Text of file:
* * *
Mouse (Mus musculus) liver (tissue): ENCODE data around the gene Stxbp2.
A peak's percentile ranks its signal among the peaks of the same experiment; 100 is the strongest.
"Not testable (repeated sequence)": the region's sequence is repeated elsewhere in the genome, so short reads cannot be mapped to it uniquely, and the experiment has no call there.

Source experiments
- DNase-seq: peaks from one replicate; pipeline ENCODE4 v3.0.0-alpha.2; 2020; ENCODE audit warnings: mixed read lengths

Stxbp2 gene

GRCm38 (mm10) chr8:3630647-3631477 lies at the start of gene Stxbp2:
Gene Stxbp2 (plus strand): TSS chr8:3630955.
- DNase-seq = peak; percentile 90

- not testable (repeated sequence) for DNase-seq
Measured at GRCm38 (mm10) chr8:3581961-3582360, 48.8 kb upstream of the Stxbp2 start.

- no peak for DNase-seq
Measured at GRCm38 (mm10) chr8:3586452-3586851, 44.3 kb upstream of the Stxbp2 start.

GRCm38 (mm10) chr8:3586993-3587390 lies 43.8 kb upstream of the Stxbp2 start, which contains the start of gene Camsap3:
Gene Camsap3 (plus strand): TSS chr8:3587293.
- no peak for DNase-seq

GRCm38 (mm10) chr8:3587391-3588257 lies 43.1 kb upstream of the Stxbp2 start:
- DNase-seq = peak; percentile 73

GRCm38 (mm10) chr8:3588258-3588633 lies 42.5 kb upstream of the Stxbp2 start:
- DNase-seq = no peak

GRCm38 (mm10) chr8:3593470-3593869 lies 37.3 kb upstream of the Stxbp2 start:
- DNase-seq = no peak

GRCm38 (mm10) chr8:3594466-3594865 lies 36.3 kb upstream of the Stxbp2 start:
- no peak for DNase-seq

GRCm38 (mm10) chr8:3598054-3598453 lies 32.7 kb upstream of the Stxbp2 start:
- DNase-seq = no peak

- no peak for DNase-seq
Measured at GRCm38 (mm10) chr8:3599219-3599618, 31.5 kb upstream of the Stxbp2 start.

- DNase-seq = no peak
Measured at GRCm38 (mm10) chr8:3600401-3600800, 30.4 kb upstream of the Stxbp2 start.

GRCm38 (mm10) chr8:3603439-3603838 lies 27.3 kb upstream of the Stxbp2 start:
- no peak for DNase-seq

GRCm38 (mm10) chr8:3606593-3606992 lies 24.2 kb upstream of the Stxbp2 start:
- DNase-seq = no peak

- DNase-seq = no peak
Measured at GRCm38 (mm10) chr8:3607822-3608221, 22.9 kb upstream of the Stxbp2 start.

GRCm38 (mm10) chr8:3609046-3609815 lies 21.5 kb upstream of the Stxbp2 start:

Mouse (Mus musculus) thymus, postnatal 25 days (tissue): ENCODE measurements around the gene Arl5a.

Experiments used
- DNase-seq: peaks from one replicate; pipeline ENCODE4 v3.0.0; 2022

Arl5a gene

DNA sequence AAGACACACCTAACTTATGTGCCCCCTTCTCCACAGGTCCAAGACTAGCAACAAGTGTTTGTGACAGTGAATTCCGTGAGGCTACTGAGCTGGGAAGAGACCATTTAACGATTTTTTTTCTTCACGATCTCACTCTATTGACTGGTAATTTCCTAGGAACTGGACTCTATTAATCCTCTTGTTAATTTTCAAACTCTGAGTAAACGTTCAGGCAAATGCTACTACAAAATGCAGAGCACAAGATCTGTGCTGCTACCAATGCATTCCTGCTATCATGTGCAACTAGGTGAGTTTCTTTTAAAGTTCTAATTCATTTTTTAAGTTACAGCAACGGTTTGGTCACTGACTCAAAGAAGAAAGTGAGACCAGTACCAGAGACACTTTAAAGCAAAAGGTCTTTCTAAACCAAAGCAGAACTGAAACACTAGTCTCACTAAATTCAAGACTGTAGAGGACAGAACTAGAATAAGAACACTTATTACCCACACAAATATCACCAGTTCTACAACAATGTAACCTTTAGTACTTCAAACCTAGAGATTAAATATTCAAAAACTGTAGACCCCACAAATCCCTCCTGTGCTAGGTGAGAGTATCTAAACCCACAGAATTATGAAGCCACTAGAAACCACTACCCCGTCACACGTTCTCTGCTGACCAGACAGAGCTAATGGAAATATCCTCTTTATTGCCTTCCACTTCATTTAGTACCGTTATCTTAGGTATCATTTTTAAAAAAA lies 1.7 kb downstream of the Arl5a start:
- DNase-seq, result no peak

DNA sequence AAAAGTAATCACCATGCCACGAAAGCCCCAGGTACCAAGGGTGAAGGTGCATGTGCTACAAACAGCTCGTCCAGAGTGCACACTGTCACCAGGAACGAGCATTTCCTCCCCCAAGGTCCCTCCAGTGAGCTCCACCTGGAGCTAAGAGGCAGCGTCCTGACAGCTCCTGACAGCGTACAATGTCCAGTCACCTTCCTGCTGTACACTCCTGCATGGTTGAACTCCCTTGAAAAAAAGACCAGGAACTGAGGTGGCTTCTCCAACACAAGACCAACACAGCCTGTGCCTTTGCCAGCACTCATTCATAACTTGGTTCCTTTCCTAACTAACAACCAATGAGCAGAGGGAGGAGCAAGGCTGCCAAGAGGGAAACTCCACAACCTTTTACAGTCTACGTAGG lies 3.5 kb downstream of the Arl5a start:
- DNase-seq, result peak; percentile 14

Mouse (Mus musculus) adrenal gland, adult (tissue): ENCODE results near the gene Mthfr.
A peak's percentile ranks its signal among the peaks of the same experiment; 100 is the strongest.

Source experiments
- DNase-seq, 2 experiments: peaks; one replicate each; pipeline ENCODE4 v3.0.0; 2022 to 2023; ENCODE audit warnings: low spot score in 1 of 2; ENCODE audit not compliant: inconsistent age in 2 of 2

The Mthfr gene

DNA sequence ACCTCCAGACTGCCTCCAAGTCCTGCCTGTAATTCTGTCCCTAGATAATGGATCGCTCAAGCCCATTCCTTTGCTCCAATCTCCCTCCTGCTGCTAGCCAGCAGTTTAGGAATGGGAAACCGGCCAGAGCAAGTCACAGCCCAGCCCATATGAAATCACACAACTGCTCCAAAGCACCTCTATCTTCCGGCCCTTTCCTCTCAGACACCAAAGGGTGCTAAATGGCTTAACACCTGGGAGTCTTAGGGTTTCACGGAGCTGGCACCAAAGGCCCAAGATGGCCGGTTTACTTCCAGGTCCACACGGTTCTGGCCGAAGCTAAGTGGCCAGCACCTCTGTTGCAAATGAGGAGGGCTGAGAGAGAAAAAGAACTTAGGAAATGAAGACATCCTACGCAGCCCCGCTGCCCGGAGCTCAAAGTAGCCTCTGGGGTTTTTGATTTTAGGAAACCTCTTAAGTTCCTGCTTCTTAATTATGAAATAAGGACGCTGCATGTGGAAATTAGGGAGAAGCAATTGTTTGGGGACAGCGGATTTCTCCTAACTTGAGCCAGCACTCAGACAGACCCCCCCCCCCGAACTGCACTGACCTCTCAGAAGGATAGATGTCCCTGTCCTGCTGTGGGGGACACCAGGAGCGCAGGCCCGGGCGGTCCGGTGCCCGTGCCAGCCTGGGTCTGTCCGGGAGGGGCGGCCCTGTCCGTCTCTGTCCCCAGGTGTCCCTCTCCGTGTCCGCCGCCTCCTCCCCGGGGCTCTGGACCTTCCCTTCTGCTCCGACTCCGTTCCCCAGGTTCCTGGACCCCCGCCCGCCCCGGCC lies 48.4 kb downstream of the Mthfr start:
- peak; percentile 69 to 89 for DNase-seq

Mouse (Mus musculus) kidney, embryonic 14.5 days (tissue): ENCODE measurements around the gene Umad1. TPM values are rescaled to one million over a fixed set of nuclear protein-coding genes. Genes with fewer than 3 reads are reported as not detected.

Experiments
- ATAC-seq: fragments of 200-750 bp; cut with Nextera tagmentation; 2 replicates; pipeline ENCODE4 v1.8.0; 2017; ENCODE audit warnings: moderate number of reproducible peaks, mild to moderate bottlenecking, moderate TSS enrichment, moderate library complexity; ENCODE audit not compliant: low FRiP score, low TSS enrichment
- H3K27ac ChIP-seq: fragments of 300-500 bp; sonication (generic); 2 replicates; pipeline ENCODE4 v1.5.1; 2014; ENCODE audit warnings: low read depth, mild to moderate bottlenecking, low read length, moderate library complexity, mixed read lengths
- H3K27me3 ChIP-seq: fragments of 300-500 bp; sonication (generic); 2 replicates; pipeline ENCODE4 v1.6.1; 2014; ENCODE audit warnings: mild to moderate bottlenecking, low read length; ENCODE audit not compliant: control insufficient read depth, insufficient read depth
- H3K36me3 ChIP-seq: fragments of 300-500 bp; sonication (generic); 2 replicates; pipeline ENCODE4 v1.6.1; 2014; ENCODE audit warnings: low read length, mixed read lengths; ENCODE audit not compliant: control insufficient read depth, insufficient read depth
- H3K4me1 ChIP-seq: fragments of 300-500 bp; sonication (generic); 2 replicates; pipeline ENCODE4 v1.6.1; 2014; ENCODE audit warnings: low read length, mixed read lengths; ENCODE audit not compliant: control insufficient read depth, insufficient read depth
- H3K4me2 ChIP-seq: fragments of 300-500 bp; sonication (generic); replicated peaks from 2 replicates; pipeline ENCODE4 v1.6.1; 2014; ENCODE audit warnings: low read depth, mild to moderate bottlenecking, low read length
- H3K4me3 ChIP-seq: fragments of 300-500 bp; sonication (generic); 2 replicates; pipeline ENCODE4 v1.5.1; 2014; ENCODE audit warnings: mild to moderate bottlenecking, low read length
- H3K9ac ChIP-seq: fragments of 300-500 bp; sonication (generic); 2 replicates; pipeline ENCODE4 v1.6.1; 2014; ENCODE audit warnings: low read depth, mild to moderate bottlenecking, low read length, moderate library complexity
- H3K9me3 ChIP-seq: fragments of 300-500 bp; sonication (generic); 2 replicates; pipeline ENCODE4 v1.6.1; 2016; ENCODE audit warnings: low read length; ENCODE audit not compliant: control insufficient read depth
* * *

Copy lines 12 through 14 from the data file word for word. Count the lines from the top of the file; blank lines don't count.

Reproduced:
- no peak for DNase-seq
Measured at GRCm38 (mm10) chr8:3586452-3586851, 44.3 kb upstream of the Stxbp2 start.

GRCm38 (mm10) chr8:3586993-3587390 lies 43.8 kb upstream of the Stxbp2 start, which contains the start of gene Camsap3: